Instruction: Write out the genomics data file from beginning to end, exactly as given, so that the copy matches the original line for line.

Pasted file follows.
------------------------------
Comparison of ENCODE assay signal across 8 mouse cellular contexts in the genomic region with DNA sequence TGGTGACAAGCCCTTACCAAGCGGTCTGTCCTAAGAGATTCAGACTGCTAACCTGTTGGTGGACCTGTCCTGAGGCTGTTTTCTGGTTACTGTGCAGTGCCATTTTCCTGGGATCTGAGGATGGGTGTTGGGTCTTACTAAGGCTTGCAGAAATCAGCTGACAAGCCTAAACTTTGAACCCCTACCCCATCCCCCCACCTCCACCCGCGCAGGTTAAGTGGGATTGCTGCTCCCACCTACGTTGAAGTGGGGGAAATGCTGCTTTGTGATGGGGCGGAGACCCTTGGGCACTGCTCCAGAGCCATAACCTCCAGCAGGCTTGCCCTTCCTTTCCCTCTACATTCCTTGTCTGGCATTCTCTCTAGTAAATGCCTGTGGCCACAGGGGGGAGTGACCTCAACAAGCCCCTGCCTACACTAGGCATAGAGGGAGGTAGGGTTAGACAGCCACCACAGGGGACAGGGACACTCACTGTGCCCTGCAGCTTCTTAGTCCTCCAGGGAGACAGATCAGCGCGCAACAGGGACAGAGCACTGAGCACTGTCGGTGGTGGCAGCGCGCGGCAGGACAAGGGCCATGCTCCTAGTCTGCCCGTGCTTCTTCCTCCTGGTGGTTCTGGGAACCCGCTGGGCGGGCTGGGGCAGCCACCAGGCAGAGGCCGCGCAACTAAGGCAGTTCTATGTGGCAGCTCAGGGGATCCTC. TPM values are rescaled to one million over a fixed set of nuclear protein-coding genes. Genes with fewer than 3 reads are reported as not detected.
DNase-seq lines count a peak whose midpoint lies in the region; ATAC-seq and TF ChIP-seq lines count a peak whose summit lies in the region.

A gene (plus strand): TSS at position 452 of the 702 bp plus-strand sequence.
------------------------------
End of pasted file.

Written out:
Comparison of ENCODE assay signal across 8 mouse cellular contexts in the genomic region with DNA sequence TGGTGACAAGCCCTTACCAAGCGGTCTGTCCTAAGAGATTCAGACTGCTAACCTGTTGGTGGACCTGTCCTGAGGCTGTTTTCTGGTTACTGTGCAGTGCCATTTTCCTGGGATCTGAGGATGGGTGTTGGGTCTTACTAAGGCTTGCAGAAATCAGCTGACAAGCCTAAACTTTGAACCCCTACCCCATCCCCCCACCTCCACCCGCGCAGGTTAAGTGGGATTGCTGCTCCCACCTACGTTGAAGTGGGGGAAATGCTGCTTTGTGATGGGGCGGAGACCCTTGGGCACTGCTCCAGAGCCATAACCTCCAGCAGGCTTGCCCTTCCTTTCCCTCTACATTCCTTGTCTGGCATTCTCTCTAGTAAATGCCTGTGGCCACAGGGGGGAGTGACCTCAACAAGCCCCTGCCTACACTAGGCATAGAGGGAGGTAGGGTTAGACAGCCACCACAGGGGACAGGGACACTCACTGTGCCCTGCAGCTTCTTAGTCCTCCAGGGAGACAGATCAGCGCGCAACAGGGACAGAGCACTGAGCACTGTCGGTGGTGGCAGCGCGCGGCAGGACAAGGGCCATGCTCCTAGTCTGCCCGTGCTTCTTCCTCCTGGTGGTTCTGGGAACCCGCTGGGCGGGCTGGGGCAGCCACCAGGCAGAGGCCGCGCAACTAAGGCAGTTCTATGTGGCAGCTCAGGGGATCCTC. TPM values are rescaled to one million over a fixed set of nuclear protein-coding genes. Genes with fewer than 3 reads are reported as not detected.
DNase-seq lines count a peak whose midpoint lies in the region; ATAC-seq and TF ChIP-seq lines count a peak whose summit lies in the region.

A gene (plus strand): TSS at position 452 of the 702 bp plus-strand sequence.